Southern Lord – 25th February 2022

For many, the days of the longest, hardest lockdowns are, it would seem, behind us. And yet the shadow of the pandemic continues to hang long as dark; it’s hard to move on and truly put it behind us when life continues to be anything but normal; signage and masks and booster reminders are the new normal, and we face a new normal carrying scars of a personal nature, each and every one of us. Successive lockdowns, periods of isolation, have all affected us in different ways, and we’ve all suffered some form of trauma or psychological damage in living through conditions we’re simply not equipped for.

For many creative types, working through the experience has manifested in new artistic output. There’s something about channelling that anxiety into something, even if not direct or specific in addressing the issue, that helps to somehow minimise, contain, or otherwise manage it. Thurston Moore’s latest project, like so many was born out of a lockdown environment, and it’s an exploratory work, in so many ways. A series of instrumental guitar pieces recorded during the summer of 2020, it’s a document of, as the liner notes outline, a period where, ‘as the world confronted the pandemic shutdown and as the people of good conscious stood up against the oppression of racist police oppression and murder.’ It goes on to ask, ‘How much screen time does a parent allow a child? How much screen time does a child need to realise a world which has the means to coexist as a community in shared exchange?’

This feels like numerous issues, simultaneous but separate, have collided to inspire this album, and raises as many questions as answers. Moore is clearly placing his flag alongside Black Lives Matter, and it struck me – and surely many others – that the protests should have taken place when the world, pretty much, was in lockdown. How could this be? This was a moment in time when protest felt impossible. In fact, anything felt impossible. But the murder of George Floyd was a trigger and it marked a tipping point of something far, far bigger for so many. This was about centuries of oppression and division. The scenes aired over the news channels, globally, were electrifying. But how does this relate to monitoring the screen time parents should grant their children? Surely it’s less about the amount of time, but parental control, and the extent to which parents grant their children exposure to current affairs? That said, it’s something I’ve wrestled with myself. As a child, I had no interest in anything on the news; my own daughter, aged 10, is genuinely interested and has her views on our prime minister, our government, and the pandemic, and more. While I feel a duty to protect her from scenes of violence and endless report of rape, murder, abduction, and brutal crimes against women and children, I also feel that a certain degree of exposure to ‘the real world’ is beneficial, just as I’ve come to see that many computer games encourage problem-solving and eye-hand co-ordination. Screen time isn’t all bad if you can get over the generational differences. But.. but… no doubt, it’s a conundrum.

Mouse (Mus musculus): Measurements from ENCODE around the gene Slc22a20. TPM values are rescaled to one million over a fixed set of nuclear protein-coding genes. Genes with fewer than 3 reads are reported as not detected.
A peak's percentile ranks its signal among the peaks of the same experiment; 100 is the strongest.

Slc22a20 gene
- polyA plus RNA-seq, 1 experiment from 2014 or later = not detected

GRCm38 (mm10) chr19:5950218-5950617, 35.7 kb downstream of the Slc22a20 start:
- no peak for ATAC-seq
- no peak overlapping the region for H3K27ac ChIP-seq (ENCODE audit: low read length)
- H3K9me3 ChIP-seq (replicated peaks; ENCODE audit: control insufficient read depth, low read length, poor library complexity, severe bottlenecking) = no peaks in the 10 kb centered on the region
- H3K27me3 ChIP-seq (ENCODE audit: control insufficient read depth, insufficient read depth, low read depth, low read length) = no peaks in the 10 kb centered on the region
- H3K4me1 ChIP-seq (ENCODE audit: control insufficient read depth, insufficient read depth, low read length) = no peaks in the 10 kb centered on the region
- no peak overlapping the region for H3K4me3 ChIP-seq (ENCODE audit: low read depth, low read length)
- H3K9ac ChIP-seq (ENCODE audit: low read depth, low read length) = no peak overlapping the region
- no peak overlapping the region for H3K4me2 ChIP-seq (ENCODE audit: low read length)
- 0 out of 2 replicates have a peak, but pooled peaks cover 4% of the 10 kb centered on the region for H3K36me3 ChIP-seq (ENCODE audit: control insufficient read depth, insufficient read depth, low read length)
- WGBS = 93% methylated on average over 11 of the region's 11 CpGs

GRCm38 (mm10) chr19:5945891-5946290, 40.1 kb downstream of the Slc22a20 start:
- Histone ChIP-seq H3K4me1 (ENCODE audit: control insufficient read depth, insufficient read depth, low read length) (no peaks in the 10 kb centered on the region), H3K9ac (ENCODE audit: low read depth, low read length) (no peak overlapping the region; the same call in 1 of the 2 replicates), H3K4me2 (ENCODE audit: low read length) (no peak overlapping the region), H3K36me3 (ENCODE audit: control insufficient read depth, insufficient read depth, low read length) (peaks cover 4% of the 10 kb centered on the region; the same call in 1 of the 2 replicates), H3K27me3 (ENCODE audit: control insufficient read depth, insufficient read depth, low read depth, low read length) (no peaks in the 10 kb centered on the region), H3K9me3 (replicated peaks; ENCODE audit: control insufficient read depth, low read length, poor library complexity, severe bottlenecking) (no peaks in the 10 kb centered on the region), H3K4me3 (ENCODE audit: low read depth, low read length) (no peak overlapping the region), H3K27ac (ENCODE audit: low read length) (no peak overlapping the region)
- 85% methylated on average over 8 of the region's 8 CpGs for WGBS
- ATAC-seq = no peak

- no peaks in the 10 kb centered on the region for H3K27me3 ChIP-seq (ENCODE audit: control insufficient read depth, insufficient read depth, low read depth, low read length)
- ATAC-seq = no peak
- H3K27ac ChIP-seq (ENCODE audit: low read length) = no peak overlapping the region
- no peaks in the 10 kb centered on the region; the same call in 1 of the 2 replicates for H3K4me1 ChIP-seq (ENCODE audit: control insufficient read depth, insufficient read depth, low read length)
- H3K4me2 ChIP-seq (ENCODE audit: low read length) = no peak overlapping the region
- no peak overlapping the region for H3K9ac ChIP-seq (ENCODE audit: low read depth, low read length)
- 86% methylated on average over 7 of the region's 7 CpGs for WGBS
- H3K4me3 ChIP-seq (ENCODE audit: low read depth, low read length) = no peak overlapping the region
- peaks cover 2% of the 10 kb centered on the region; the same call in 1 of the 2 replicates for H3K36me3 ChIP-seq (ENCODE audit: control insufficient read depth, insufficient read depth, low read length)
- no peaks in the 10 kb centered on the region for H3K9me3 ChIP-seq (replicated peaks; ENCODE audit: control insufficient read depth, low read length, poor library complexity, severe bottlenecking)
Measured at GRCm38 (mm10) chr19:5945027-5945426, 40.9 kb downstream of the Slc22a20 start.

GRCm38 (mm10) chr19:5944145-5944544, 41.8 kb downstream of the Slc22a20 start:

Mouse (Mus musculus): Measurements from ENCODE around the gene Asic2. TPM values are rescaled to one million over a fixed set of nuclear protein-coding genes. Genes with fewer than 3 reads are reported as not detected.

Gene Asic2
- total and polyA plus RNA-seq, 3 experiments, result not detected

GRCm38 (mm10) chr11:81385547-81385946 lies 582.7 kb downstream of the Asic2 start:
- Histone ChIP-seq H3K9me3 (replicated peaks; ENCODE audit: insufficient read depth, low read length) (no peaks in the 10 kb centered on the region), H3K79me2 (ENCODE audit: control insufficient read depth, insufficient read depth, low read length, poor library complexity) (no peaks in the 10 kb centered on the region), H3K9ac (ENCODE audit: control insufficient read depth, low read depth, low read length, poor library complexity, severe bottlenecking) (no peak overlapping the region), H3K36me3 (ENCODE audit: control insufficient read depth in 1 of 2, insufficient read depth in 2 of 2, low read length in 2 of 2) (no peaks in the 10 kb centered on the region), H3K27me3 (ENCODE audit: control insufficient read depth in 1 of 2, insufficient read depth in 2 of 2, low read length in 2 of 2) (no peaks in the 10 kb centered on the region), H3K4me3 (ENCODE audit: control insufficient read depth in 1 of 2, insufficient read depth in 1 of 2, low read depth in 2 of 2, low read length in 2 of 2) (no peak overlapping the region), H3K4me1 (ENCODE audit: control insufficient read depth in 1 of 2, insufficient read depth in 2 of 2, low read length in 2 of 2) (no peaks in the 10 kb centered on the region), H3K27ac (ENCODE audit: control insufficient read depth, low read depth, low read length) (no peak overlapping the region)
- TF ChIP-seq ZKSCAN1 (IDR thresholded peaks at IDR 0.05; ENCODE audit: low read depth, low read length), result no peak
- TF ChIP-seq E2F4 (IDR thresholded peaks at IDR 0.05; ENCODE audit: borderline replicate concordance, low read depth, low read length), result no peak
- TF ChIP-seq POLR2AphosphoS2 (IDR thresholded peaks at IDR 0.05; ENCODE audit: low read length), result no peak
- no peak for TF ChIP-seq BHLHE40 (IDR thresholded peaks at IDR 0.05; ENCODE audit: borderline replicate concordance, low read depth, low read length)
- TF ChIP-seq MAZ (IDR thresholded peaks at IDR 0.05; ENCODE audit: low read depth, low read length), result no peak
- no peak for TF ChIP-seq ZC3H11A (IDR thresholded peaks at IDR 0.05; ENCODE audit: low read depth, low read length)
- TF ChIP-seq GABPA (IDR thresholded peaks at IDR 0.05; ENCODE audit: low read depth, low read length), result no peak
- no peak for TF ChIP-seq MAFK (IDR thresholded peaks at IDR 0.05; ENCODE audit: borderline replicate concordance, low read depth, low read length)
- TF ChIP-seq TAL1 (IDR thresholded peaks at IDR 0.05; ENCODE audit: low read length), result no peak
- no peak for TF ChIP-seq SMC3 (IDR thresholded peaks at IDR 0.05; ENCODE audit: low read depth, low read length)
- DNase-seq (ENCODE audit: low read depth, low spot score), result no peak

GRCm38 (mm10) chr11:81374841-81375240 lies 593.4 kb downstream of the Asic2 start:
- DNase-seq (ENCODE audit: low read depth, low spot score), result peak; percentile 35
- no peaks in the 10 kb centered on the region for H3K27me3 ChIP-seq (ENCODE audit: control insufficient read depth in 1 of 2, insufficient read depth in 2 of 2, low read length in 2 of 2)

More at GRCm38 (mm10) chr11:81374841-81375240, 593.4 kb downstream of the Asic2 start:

Screen Time offers no answers. As is often the case with instrumental works, there is little to be gleaned from them in and of themselves, and the titles offer little by way of interpretive guidance. The only thing that really struck me about the titles, in fact, is that several share their with cure songs: ‘The Walk’; ‘The Dream’. ‘The Upstairs’ feels like an allusion to ‘The Upstairs Room’ (the title of the 12” EP version of ‘The Walk’; but then again, all of the compositions are ‘the’ something: ‘The View’, ‘The Neighbour’, and these reflect the shrunken worlds we inhabited during this time: four walls, the view from the window, and the TV as the window to the world. There was nothing else but to look, and to ponder. Screen Time is a work of ponderance. It doesn’t have to be coherent, because coherent thought isn’t the state of the world right now. Show me someone who has a firm handle on everything that’s going on and I’ll show you a bullshitter. No-one knows anything, and we’re all just fumbling, stumbling through.

Many of the pieces on Screen Time are short, fragmentary, and sparse, only half-formed, but evocative and atmospheric: ‘The Walk’, a minimal piece consisting of a heavily chorused and echoed guitar trickling a cyclical motif for a minute and fifty-one seconds is exemplary. Elsewhere, ‘The Upstairs’ is a haunting piece led by disorientating, discordant piano that tumbles along.

At times reminiscent of Earth, or more specifically Dylan Carlson’s more recent solo work, Screen Time borders on ambience in its slow, soft unfurlings. The final piece, the nine-minute ‘The Realization’ is almost hypnotic; slow, with deep, resonant notes that reverberate and hover while harmonics chime and soar.

As a listening experience, Screen Time is pleasant, absorbing. I like it. But what does it say? It speaks for Thurston Moore alone, just as any such release can only speak for its composers and performers. That’s ok. When stitched together, in time, all the voices will combine to present the full picture. For now, what simply matters is that each voice keeps adding to the tapestry of documenting the present, a time unlike any other.

AA

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